Mad Max: Fury Road

Thirty years after the last installment of the beloved apocalyptic series, the scorched earth in director George Miller’s world of squalor and vehicular homicide is as desolate as ever. What audiences got a taste of in earlier entries Mad Max, Mad Max 2: The Road Warrior, and Mad Max Beyond Thunderdome—the gradual erosion of society and its economic, political, and moral structures—has devolved to its natural end: complete anarchy. The world is ruled by those who own the resources, and the resources are owned by those who rule the road. The first sound of Mad Max: Fury Road is the unmistakable roar of an engine, which at once thrusts us into a brand new adventure while also returning us to somewhere familiar. It is this wonderful blend that Miller maintains throughout Fury Road that gives the film a sense of timelessness despite its setting. The scope is more awe-inspiring. The carnage is more grandiose. But Miller’s orchestration of action, photography, and narrative imbues an elegance to the whole endeavor. If the setting were not so bleak, one could argue it is downright romantic. Though this be madness, the method in it is magnificent.

“I am the one that runs both from the living and the dead. Hunted by scavengers, haunted by those I could not protect. So I exist in this wasteland, reduced to one instinct: survive.” So goes an early voiceover by our hero Max Rockatansky, now played by Tom Hardy (The Dark Knight Rises). It is part of an opening monologue that serves to bring viewers up to speed on the circumstances that drove the world into ruin. Like the rest of Fury Road, this prologue flies by at a breakneck pace. You better keep up at the risk of being left behind. The only thing that matters in the desert is what lies ahead.

Max embodies the tragic wandering hero in that he would rather live in self-imposed exile than deal with the throes of what remains of civilization, so he must be pulled back into the story by a band of War Boys who capture him minutes into the film. The War Boys are doomed soldiers, skin-headed, white-chalked, cult-crazed abominations poisoned with radiation from nuclear fallout at the onset of the apocalypse. Thus Max is used as a literal blood bag for Nux (Nicholas Hoult), a War Boy who has names for his visible tumors (Larry and Barry) and dreams of dying in glorious battle to earn his place in Valhalla. He is often heard chanting, “I live. I die. I live again!”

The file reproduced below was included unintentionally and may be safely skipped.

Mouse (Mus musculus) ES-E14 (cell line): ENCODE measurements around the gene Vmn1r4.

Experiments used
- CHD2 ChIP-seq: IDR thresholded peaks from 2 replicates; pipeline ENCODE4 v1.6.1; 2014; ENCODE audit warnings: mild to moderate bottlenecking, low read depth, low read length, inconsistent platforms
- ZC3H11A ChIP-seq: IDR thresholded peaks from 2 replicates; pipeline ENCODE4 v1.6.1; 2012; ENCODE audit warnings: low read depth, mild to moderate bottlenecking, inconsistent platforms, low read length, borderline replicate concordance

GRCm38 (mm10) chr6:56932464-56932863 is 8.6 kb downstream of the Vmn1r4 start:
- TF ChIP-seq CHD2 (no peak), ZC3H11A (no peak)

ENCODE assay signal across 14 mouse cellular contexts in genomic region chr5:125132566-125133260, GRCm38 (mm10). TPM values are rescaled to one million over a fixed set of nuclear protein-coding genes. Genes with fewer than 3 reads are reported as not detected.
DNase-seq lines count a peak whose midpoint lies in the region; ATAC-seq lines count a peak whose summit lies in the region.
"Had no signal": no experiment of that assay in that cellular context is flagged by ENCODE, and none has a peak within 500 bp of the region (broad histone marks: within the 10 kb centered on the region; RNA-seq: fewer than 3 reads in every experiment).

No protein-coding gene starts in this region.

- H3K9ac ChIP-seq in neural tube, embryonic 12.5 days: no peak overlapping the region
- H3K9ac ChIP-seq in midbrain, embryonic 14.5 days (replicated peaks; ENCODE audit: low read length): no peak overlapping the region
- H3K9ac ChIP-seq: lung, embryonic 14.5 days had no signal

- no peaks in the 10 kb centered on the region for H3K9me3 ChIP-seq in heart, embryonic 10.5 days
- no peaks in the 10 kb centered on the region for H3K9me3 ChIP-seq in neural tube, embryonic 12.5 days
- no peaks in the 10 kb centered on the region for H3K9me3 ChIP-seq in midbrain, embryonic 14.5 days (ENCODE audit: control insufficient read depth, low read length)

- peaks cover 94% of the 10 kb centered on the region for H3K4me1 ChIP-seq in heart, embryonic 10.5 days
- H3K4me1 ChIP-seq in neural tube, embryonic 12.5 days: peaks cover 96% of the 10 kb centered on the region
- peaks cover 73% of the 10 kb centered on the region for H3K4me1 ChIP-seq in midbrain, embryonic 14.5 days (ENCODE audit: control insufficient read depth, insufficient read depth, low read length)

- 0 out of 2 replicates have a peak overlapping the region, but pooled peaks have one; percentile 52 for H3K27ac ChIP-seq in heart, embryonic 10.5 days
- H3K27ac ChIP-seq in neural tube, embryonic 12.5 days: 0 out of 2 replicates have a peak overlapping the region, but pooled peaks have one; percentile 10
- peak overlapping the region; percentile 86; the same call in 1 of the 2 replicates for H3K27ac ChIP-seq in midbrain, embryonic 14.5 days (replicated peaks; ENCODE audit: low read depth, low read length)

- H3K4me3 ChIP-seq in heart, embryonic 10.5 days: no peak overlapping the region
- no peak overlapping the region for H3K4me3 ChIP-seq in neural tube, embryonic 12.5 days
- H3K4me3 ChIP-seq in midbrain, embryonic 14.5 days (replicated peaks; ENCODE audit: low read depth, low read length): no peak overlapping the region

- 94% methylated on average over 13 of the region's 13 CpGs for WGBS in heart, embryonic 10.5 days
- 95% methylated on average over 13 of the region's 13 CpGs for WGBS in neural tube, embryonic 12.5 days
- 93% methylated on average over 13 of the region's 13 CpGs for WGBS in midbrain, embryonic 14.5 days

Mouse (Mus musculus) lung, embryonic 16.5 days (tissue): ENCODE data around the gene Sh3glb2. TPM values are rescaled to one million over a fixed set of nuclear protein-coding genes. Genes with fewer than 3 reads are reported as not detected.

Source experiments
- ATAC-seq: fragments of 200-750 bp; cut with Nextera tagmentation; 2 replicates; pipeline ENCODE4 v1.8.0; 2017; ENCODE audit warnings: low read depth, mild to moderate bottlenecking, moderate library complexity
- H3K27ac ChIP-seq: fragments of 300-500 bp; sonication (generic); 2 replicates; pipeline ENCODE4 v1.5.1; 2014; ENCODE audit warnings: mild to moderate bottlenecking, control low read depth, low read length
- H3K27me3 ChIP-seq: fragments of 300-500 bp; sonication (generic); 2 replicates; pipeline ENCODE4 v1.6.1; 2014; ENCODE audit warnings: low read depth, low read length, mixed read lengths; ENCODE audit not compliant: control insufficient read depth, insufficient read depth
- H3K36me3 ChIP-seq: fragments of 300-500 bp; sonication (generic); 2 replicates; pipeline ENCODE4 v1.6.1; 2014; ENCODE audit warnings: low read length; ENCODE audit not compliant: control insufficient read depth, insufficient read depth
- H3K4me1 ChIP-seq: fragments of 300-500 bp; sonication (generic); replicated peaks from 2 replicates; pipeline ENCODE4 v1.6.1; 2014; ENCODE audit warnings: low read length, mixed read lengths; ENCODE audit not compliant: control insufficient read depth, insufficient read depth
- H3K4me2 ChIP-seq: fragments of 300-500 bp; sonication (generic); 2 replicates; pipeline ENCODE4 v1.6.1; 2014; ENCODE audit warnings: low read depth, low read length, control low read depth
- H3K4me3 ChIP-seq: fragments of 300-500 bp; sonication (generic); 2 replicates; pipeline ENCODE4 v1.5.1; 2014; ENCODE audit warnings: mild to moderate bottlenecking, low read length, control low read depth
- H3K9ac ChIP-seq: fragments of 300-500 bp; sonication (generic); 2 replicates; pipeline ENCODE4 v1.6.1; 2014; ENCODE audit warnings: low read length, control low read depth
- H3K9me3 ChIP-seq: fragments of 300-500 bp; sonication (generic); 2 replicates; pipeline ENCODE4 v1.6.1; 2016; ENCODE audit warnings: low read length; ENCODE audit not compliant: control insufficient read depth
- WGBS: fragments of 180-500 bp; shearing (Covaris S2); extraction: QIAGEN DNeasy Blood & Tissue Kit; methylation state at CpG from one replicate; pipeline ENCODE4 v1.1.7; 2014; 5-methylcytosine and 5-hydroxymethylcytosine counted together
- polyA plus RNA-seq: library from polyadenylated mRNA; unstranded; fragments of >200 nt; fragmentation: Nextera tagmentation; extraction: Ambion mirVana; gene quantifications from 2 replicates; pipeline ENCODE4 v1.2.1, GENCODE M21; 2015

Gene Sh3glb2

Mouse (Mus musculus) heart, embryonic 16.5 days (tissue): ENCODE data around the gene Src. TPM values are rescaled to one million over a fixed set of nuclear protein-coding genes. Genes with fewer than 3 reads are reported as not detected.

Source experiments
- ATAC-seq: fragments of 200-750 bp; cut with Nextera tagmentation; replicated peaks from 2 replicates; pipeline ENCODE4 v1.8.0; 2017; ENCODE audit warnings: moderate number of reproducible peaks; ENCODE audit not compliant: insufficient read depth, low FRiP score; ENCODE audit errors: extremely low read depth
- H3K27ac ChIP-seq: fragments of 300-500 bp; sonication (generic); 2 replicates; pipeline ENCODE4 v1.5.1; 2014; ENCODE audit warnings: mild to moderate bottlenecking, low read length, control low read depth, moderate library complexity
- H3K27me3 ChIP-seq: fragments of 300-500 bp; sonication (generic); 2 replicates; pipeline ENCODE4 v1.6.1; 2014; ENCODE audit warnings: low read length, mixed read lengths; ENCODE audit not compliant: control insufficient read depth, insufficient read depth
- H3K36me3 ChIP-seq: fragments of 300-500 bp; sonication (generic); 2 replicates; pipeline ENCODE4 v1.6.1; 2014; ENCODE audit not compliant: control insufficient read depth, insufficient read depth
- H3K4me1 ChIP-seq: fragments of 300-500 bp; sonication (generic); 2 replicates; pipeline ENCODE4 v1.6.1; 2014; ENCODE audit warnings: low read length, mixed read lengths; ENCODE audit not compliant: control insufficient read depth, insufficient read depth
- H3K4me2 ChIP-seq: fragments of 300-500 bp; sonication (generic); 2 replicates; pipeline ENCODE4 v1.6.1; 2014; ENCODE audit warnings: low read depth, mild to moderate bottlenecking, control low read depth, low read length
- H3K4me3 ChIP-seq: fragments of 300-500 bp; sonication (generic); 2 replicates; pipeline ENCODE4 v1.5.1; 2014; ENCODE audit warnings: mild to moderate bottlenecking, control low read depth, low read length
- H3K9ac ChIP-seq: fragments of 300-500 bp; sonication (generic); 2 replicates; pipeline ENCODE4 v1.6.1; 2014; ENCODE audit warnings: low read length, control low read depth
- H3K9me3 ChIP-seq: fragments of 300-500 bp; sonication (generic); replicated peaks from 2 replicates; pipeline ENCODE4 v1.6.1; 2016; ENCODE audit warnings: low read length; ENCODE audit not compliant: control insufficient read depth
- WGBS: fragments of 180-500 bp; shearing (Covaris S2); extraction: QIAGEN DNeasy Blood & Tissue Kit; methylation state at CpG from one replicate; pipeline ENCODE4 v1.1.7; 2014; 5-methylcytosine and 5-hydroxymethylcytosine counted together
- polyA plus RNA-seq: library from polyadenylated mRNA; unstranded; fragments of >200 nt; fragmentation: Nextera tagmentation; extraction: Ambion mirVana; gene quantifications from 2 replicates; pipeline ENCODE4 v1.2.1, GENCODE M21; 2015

The figurehead at the top of this cult of personality is Immortan Joe—(Hugh Keays-Byrne, who also played the villain Toecutter in the original Mad Max)—a megalomaniac who controls his people by hoarding the most essential resources, most notably water and gasoline. In his compound, The Citadel, he redirects the flow of water from its nearby source to a garden to grow food for himself and his closest confidantes, only occasionally dispensing a fountain of water to his subjects to ensure their reliance on him. In another chamber he pumps breast milk from women to feed his soldiers and use in trading with neighboring tribes. Joe may be a monster—he wears a mask adorned with horse teeth that serves as a respirator as well as imposing body armor that covers his tumors—but he is a product of his environment. His most egregious offense is the harem of five “wives” (Rosie Huntington-Whiteley, Riley Keough, Zoë Kravitz, Abbey Lee, and Courtney Eaton) he keeps under lock and key in the hopes of birthing an heir to his empire.

This unsavory aspect to Immortan Joe’s regime is what propels the story forward. One of his top lieutenants, Imperator Furiosa (Charlize Theron), is none too pleased with Joe’s stranglehold on these women. As the driver of The Citadel’s “war-rig,” Furiosa smuggles the five women aboard before a supply run and makes a break for the desert while en route. Joe is irate by the theft of his “property,” and so he ventures out with his army of War Boys in pursuit of Furiosa. For Nux to be able to join his brothers in battle, he mounts Max to the front of his vehicle (a nice callback to The Road Warrior) and continues to siphon his blood. What ensues for the remainder of Fury Road is a chase across the desert, to freedom, to hope, and to redemption—but always moving forwards. Miller does not push the pedal to the floor for the entire film, but he constantly has his finger on its pulse.